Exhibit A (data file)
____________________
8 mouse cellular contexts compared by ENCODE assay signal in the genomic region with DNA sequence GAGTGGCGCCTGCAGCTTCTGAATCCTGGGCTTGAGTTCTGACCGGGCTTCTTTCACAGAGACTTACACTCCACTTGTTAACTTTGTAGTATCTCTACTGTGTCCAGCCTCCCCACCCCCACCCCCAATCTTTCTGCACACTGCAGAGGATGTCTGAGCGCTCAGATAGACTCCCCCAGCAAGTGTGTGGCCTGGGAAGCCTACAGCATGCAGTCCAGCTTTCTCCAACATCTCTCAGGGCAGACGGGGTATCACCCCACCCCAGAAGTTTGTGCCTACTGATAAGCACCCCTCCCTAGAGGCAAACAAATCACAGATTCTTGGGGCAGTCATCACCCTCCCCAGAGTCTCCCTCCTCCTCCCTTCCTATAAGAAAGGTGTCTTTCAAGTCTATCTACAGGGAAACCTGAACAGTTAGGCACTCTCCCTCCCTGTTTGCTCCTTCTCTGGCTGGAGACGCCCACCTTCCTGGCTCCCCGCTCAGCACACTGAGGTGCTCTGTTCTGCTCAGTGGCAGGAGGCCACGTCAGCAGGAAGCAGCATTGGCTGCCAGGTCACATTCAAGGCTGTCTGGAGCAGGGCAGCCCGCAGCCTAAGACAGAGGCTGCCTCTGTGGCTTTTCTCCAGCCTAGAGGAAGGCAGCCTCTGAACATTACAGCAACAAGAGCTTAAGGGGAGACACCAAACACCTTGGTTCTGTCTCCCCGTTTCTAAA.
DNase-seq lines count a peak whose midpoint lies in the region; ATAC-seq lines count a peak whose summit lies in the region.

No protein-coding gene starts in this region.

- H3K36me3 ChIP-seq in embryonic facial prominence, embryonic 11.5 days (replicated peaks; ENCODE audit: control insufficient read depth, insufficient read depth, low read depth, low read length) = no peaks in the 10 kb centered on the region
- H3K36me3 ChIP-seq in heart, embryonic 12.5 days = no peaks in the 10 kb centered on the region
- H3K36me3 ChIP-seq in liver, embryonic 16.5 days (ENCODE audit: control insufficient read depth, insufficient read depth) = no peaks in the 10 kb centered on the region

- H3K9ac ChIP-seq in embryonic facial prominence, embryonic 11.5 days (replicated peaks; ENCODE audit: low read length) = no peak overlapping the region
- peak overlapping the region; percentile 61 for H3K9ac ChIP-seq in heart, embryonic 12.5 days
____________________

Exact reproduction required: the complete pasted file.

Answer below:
8 mouse cellular contexts compared by ENCODE assay signal in the genomic region with DNA sequence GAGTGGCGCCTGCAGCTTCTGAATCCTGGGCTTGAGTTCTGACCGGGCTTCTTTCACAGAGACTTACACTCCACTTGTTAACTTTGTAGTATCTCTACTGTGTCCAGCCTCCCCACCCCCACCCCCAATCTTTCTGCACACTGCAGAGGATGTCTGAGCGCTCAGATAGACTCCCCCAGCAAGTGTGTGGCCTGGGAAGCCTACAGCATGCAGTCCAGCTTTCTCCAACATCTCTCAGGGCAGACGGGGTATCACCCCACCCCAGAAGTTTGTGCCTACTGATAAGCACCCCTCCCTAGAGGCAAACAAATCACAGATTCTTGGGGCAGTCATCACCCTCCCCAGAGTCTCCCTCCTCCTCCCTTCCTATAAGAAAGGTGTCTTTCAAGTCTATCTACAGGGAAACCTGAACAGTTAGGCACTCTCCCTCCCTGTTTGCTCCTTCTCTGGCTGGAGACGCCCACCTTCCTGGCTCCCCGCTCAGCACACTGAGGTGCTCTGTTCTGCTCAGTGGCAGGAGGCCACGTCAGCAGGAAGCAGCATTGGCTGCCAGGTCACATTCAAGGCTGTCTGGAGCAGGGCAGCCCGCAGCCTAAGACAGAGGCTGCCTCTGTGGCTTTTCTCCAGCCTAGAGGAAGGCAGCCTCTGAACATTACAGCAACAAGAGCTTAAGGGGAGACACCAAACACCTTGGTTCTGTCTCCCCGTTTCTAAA.
DNase-seq lines count a peak whose midpoint lies in the region; ATAC-seq lines count a peak whose summit lies in the region.

No protein-coding gene starts in this region.

- H3K36me3 ChIP-seq in embryonic facial prominence, embryonic 11.5 days (replicated peaks; ENCODE audit: control insufficient read depth, insufficient read depth, low read depth, low read length) = no peaks in the 10 kb centered on the region
- H3K36me3 ChIP-seq in heart, embryonic 12.5 days = no peaks in the 10 kb centered on the region
- H3K36me3 ChIP-seq in liver, embryonic 16.5 days (ENCODE audit: control insufficient read depth, insufficient read depth) = no peaks in the 10 kb centered on the region

- H3K9ac ChIP-seq in embryonic facial prominence, embryonic 11.5 days (replicated peaks; ENCODE audit: low read length) = no peak overlapping the region
- peak overlapping the region; percentile 61 for H3K9ac ChIP-seq in heart, embryonic 12.5 days